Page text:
Sri Maha Bodhi: The Oldest Tree in the World
The oldest tree in the world is showing its age. It’s been tended to by an uninterrupted succession of guardians for over 2,000 years, but what remains of the Sri Maha Bodhi (the “sacred Bodhi tree”) is a large branch supported by a golden railing, surrounded by a protective and sacred temple. This tree is a very spiritually and physically significant part of one of Sri Lanka’s two famous ancient cities, Anuradhapura. The morning I was there, there were hundreds of devotees making offerings and sitting amidst prayer flags flapping in the wind. Lotus flowers were everywhere, the sun was shining, and a sense of gratitude hung in the air.
Lonely Planet sums up the history better than I can: The huge tree has grown from a cutting brought from Bodhgaya in India by the Princess Sangamitta, sister of Mahinda (who introduced the Buddha’szteachings to Sri Lanka). The Sri Maha Bodhi thus has a connection to the geographical heart of the Sinhalese religion, which isn’t surprising – there is an incredible sense of interconnectedness that exists in Sri Lanka, something about the island (which, fittingly, used to be named “Serendip” and is where the word “serendipity” originated from) that has things falling into place and almost always, it seems, working out. I’ve lived in Sri Lanka for five months, but I feel that interconnectedness most poignantly when I’m in cities like Anuradhapura, enveloped in history and ancient Sri Lankan culture.
“The ruins of Anuradhapura are one of South Asia’s most evocative sights,” my guidebook informs me before I set out to explore the city, and I quickly come to wholeheartedly agree. (FYI: It’s a city that’s best navigated with a driver or on bike.) The complex is full of archaeological and architectural wonders – huge stupas, ancient pools, and crumbling towers, all built when Anuradhapura reigned over Sri Lanka as its capital for a thousand years, beginning in 380 BC. Today, Anuradhapura’s wonders are preserved holy sites, open to tourists but often used for ceremonies, giving the whole city a very authentic feel.
When I’ve had enough of the many monkeys in Anuradhapura, it’s off to tea country, to a lovely bungalow tucked away in Hatale, just north of Kandy. (If you’re looking for a gorgeous get-away while in the hills of Sri Lanka’s central province, check out “Hatale Tea Bungalow” on Trip Advisor – I highly recommend it!) After a dinner of traditional hoppers and coconut curry, I fall asleep under the fullest sky of stars I have ever seen.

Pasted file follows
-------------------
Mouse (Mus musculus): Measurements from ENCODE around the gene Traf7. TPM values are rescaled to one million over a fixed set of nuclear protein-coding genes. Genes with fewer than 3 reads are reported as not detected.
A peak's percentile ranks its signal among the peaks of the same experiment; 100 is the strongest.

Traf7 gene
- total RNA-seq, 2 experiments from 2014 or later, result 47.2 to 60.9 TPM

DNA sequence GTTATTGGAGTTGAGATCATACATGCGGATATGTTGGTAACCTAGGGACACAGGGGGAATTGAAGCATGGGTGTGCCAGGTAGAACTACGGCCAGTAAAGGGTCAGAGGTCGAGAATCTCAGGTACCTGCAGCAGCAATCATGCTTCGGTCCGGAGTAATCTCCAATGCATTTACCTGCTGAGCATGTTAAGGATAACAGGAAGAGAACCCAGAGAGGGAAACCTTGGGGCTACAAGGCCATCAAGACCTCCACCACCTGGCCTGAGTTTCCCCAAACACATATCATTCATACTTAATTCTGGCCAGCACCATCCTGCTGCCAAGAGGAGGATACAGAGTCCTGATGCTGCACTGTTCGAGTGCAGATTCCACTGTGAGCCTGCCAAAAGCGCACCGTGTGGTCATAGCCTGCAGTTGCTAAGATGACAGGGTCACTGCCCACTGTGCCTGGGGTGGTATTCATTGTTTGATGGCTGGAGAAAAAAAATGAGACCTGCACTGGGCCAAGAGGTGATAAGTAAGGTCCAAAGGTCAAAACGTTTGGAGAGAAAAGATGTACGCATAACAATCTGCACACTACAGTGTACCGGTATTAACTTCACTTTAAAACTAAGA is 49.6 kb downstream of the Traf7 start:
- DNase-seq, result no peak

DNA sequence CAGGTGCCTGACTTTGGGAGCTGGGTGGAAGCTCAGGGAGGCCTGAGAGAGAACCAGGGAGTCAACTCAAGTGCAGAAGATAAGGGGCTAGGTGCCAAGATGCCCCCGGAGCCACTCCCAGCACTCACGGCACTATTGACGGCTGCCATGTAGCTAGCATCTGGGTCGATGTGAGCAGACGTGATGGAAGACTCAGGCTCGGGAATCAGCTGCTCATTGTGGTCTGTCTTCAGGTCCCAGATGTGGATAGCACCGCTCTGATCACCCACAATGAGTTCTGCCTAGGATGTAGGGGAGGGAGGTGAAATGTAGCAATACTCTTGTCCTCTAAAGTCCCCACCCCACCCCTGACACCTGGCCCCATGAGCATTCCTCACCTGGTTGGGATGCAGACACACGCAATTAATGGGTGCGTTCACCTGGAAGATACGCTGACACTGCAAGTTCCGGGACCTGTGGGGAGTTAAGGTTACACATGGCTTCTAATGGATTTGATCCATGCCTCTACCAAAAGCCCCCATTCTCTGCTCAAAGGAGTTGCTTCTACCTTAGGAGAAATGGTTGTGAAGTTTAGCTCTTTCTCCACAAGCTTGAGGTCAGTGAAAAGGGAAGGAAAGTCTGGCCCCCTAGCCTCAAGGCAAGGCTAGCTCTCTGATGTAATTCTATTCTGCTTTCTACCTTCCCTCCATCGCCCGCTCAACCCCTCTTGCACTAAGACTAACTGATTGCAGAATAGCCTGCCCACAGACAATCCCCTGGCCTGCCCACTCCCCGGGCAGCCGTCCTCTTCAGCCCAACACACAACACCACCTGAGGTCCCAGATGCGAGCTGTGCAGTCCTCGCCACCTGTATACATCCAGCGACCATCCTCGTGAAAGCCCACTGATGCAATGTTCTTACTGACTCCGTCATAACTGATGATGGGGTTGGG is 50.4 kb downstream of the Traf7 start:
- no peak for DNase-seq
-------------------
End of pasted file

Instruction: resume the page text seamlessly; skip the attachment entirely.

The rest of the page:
And when I wake up the next morning, it’s to the sunny hills of tea country. There’s a swing in the garden whispering my name and a couple of rambunctious monkeys in the nearby trees, eating the same kind of fruit I’ll soon have for breakfast. My mom and her cousin, who are visiting me for a week, are sitting in chairs nearby, reading and enjoying the morning sun.
It’s one thing to be living in Sri Lanka for a year, soaking up island life and exploring every crevice that I can – it’s quite another to have the chance to share one of my favorite places with my family, to adventure with them. As I’m sure many of you know, traveling with family can sometimes be stressful and is sometimes more trouble than it’s worth… but this week traversing ancient cities and hills of tea bushes has reminded me that no matter where you are, traveling with people you’re close to can be such a comfort. Old and new worlds overlapping. Shared memories in special places. Bonding over what’s strange and exciting and new. So, if you have family that you enjoy traveling with, consider yourself fortunate – and go plan an adventure or two!